The Black Hollies: Softly Towards the Light


RIYL: The Beatles, Happy Mondays, The Takeover UK

Take the late ’60s Beatles and other British blues/psychedelia, shoot it through with early ’90s Madchester energy, add a sprinkle of indie pop sensibility and you get groovy if none-to-deep third album by the Black Hollies. Depth isn’t really necessary for this kind of album, though. Softly Towards the Light is so indebted to its sources that every track seems immediately recognizable, as if you’d heard these songs long ago sitting in front of your parent’s old hi-fi system as a kid. This immediately begs the question, “Why not listen to the originals, then?” and that is where that those “sprinkles” of modern production and indie introspection provide just enough of something different to make it resonate with today. Much of this can be attributed to Justin Angelo Morley’s breathy vocals, which carry a forceful earnestness that gives Doors-esque lines like “Lead me to the fire burning in your soul” an innocence rather than lustful intent. That is something that seems to be missing on Softly Towards… as British Blues had a earthy carnal quality, and Madchester was hedonistic in many ways, the Black Hollies bring a lighter touch that provides an airy, nothing short of happy feeling that is rare in pop music. Happy is usually relegated to overproduced, kid-smiley, bubblegum pop and not considered appropriate for adults. Here, this positive energy works extremely well with the counterpoint of Nicholas Ferrante’s bombastic drumming. The danceable, get-your-feet-moving pleasure of the Black Hollies can be credited to being caught up in Ferrante’s powerful rhythms that manages to ground them just enough to keep the rest of the band from floating away. The power tracks on the album that bring all of this together are the outstanding “Gloomy Monday Morning” in the number two slot, and “Number Ten Girl” with its soulful, darkly trippy groove.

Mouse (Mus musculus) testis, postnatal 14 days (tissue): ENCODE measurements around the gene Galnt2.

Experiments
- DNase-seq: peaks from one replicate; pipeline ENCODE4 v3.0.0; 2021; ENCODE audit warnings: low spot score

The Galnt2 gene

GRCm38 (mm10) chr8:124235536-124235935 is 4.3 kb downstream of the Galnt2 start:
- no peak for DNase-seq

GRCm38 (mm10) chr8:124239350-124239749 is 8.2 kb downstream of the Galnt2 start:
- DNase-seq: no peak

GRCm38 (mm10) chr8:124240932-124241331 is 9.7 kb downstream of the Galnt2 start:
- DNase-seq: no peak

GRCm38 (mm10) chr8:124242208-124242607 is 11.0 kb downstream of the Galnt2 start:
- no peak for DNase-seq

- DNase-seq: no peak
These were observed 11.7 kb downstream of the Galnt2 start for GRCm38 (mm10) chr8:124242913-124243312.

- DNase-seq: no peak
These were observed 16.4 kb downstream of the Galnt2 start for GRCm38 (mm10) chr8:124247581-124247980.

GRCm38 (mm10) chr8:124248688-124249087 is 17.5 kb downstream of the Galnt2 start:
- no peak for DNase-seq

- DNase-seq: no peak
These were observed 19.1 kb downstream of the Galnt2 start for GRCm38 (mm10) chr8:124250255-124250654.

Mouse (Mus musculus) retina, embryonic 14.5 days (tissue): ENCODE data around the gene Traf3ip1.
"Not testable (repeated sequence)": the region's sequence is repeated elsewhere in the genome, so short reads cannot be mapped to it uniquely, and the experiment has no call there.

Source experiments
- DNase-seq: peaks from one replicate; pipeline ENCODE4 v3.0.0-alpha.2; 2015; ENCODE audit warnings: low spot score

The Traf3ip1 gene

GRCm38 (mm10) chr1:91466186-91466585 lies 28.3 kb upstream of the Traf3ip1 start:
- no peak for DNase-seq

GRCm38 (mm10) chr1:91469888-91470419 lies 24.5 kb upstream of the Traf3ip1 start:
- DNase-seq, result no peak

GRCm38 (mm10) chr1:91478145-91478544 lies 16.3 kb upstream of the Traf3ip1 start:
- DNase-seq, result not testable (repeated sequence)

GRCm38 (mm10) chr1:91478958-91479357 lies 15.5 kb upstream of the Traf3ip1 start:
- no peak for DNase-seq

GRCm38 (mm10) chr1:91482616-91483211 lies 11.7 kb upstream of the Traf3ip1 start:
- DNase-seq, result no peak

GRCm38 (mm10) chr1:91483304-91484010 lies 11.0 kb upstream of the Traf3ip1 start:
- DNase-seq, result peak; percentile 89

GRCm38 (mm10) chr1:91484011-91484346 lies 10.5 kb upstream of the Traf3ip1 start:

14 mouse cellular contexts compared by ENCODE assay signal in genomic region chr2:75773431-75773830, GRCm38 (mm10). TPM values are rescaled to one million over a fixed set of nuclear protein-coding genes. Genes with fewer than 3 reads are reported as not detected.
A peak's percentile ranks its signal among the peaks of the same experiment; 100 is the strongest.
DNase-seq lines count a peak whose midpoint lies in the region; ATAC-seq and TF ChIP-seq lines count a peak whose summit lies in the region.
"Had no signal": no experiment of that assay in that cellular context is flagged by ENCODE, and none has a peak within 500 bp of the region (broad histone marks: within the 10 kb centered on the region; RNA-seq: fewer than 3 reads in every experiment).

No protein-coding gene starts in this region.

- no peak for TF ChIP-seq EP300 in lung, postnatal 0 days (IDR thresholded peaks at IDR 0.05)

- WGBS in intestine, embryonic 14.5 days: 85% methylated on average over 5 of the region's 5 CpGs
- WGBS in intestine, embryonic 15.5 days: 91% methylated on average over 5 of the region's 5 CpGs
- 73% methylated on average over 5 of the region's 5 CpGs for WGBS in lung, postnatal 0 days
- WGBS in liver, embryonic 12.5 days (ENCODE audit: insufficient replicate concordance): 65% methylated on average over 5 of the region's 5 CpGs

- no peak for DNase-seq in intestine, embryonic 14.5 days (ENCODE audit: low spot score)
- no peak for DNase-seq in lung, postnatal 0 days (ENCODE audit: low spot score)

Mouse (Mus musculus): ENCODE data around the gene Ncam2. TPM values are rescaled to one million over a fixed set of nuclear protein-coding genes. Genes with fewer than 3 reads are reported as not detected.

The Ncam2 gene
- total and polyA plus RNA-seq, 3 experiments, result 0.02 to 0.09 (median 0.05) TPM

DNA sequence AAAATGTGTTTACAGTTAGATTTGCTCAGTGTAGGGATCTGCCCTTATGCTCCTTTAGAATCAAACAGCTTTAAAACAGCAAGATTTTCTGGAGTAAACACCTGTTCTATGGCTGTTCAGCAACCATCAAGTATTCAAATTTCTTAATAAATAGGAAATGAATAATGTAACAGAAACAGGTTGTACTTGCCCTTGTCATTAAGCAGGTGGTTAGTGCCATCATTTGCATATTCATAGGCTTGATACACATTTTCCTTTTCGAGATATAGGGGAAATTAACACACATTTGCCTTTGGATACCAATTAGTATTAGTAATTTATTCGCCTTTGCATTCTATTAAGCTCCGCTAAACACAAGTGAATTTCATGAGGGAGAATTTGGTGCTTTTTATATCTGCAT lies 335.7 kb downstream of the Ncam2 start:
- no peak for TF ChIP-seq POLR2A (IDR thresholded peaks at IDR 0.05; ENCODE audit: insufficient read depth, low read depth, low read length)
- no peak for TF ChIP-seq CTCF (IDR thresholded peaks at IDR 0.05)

All in all, Softly Toward the Light is an excellent album by the New Jersey quartet, and demonstrates not just a fidelity toward their sources and craft, but a real passion for making these classic sounds their own true expression. Ernest Jenning Record Co.

The Black Hollies MySpace page

  

The Lovetones: Dimensions

You have to hand it to an artist, especially one that is not likely making a ton of money to begin with, for dedicating his time and resources to a project like the Lovetones. The brain child of Matthew J. Tow, the Lovetones, for the uninitiated, are a super-groovy psychedelic pop outfit, and their latest, Dimensions, is an album out of time, and multiple times at that. Tow’s baritone recalls the Moody Blues’ Justin Hayward in “Song to Humanity,” “Love and Redemption” is a direct ancestor to “Eve of Destruction,” and the instantly memorable “Journeyman” works the Mellotron like nobody’s business. It’s all quite lovely – though it often borders on laconic – and critics eat this stuff up because it reminds them of their youth (this writer included, sort of). The band’s problem, as it were, is that ’60s psychedelia is purely a niche market in today’s climate; the last time this album had a chance of reaching a wide audience was with fans of the Church or as an after-hours chill record for the Love & Rockets crowd in the late ’80s. Give Tow credit for doing what he loves, but don’t be surprised if this turns out to be the last thing the Lovetones ever do. Cold hard reality has a way of fucking up things like this. (Planting Seeds 2009)

The Lovetones MySpace page

  

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